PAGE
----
‘Man boobs’ exposed: what is gynecomastia and what can be done about it

Although embarrassing, the unintentional enlargement of male breasts may be more common than you think. Read on to find out about the treatment options.

Gynecomastia, or ‘man boobs’ to some, is a common condition among men that causes the breasts to swell to a larger size than normal. It is most common among young boys and older men1, and although it isn’t always painful, the condition can cause embarrassment. Here, we explain the causes of gynecomastia and outline the treatments available.

What is gynecomastia?

Gynecomastia is the growth of excess breast tissue, not fat tissue, which makes the male breasts appear larger2. It is usually harmless, but can cause the chest area to become tender or painful. There are a number of causes of the condition, some of which are naturally occurring and others that are avoidable3.

One main cause is an imbalance between the sex hormones of testosterone and oestrogen. All men produce both, but most men usually have more testosterone which prevents breast tissue from growing. If more oestrogen is produced, the breasts can become enlarged. 

Obesity can also increase the amount of oestrogen that is produced by the body, causing gynecomastia. Age also impacts hormone levels and therefore the occurrence of gynecomastia, as puberty and old age can see testosterone levels drop and breast tissue grow. For teenage boys, this often corrects itself as they get older and their hormone levels stabilise. Less common causes include the side effects of medication, illegal drugs such as cannabis and anabolic steroids, alcohol abuse, and medical conditions such as liver disease. 

Help is at hand 

The causes of gynecomastia are often unavoidable which is why the condition can be so frustrating for men who suffer from it. Thankfully, treatment is available in the form of medication or chest reduction surgery, which removes excess breast tissue and leaves a more defined, masculine-looking chest. The popularity of the procedure has been steadily growing in the UK in recent years, rising by 24 percent in 2013 compared to the previous year4. The figures don’t necessarily suggest that instances of gynecomastia are on the rise, but it does show that more men are taking steps to reverse the condition and feel better about their bodies as a result.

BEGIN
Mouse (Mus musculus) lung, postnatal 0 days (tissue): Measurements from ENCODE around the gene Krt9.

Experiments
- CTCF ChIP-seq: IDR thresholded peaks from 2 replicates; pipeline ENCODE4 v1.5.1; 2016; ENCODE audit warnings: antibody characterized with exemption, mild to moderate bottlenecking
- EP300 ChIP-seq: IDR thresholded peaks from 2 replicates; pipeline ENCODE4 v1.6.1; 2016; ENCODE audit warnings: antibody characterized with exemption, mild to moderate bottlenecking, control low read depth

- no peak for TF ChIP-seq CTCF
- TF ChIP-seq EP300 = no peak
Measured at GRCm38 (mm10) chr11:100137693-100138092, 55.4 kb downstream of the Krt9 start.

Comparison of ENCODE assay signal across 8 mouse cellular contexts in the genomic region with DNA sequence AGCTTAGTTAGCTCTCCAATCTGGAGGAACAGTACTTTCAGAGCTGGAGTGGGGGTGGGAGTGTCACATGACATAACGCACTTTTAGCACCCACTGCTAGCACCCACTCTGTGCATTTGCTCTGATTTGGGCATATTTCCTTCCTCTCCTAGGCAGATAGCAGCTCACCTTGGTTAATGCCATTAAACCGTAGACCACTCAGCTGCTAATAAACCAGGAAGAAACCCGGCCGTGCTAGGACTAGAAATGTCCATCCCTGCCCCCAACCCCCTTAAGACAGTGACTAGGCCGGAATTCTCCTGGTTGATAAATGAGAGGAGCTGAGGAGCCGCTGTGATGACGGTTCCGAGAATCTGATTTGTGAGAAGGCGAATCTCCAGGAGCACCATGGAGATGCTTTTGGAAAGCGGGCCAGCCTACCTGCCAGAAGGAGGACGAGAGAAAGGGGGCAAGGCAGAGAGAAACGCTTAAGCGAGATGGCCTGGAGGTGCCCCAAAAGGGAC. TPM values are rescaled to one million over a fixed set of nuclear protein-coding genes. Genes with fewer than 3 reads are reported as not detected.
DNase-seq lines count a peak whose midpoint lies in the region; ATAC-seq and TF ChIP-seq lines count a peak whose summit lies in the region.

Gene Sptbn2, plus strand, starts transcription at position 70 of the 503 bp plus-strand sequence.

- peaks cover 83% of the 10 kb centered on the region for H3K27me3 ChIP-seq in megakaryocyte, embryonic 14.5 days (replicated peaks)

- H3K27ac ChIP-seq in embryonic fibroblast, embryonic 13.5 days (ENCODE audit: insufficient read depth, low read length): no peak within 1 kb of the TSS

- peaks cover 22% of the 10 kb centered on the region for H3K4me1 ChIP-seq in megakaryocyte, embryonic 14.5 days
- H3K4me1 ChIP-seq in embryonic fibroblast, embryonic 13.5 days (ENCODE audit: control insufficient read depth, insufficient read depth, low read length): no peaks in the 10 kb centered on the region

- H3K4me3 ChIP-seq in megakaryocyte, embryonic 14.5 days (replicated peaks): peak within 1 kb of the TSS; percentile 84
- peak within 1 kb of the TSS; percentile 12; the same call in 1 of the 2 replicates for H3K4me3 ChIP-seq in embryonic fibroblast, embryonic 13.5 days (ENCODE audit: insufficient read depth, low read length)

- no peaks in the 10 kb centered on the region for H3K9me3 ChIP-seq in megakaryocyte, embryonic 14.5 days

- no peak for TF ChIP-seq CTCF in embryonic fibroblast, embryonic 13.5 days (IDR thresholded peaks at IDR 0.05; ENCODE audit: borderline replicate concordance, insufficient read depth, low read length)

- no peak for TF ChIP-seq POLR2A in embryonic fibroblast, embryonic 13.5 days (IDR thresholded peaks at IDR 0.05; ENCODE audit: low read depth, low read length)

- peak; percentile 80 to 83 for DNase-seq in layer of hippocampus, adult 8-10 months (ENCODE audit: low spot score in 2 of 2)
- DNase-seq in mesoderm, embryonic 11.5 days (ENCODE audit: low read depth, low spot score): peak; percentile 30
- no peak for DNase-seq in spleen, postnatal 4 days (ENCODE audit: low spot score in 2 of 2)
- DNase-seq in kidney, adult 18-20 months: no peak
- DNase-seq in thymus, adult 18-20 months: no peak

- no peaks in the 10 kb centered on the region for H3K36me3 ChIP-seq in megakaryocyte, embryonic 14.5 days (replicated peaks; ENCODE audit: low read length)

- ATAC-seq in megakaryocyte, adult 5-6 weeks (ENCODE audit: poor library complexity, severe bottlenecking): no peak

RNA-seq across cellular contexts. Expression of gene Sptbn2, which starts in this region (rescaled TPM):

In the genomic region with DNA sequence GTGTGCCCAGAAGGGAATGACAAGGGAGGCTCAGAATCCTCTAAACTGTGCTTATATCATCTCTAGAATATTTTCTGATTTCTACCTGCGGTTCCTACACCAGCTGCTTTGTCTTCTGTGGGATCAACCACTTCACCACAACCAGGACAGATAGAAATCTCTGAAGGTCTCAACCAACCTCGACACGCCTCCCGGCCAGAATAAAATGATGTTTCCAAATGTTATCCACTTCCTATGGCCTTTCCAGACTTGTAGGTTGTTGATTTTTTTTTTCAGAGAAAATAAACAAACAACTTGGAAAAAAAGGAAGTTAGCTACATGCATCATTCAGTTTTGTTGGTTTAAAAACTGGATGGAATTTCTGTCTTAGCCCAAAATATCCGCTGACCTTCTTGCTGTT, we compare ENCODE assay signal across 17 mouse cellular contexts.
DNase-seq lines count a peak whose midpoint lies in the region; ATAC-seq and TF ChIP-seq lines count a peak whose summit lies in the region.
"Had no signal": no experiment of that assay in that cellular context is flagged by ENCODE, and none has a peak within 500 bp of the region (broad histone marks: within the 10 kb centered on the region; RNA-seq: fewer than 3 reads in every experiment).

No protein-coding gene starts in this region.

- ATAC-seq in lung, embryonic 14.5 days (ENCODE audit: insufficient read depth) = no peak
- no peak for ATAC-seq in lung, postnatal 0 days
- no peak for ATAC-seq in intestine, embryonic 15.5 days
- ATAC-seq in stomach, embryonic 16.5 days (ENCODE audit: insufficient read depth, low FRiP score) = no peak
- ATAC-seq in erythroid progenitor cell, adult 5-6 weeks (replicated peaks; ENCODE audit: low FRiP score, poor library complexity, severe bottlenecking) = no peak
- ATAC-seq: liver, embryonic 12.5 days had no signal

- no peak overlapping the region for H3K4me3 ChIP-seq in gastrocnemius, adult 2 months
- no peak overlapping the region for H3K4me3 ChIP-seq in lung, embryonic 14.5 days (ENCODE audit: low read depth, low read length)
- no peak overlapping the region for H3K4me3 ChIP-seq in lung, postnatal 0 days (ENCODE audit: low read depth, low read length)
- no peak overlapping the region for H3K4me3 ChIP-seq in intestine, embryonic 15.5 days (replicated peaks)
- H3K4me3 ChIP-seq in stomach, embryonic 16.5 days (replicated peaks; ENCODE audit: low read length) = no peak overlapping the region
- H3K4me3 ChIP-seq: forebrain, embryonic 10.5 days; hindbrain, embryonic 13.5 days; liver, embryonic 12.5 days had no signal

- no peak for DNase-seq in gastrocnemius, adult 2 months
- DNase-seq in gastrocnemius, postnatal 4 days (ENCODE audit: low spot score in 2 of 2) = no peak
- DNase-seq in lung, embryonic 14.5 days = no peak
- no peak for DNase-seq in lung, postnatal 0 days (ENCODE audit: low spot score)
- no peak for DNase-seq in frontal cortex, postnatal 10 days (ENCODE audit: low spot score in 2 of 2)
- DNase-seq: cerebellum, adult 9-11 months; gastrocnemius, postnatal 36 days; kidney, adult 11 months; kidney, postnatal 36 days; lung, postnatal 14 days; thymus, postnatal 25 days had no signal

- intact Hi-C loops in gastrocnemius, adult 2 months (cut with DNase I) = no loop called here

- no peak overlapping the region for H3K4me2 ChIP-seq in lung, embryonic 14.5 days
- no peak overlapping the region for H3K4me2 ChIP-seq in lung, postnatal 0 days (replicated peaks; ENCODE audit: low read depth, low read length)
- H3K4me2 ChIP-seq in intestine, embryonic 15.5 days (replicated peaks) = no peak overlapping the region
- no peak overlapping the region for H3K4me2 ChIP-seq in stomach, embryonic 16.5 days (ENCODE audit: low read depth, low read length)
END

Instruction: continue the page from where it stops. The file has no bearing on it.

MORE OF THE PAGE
Gynecomastia treatment explained

Of the two types of treatment available, surgery often follows hormone treatment if the body hasn’t responded to medication.

If you’re thinking about chest reduction surgery for yourself, you should be pleased to read that the procedure is relatively simple. The surgeon performing the operation will make a cut under your arm or around the nipple before removing the excess tissue, skin and fat and stitching the cut up again. You will be put under general anaesthetic, and could even go home the same day to recover. After the operation there will be some noticeable scarring, but this should fade over time. You should avoid any strenuous activity for at least two weeks after the operation, and it is recommended that you also take a week off work to give your body the time to heal.

Side effects and risks

Like any form of surgery, gynecomastia isn’t without its risks. The scarring that is caused by the surgery should fade, but in some cases it remains, which may mean you still worry about the way your body looks. There is also a risk of bleeding or infection around the wound which will need further treatment. You may experience a loss of feeling in the nipple following the procedure.

Knowing these risks and understanding the procedure should be the first steps you take towards gynecomastia surgery and getting back to being happy with your body. Take the time to speak to a consultant so you are fully informed before committing to surgery.

To find out more call us on 0800 015 2217 or make an online enquiry.

Sources

1http://www.nhs.uk/chq/Pages/885.aspx?CategoryID=61
2https://www.nlm.nih.gov/medlineplus/ency/article/003165.htm
3https://www.nlm.nih.gov/medlineplus/ency/article/003165.htm
4http://baaps.org.uk/about-us/press-releases/1833-britain-sucks
5http://baaps.org.uk/about-us/press-releases/1833-britain-sucks


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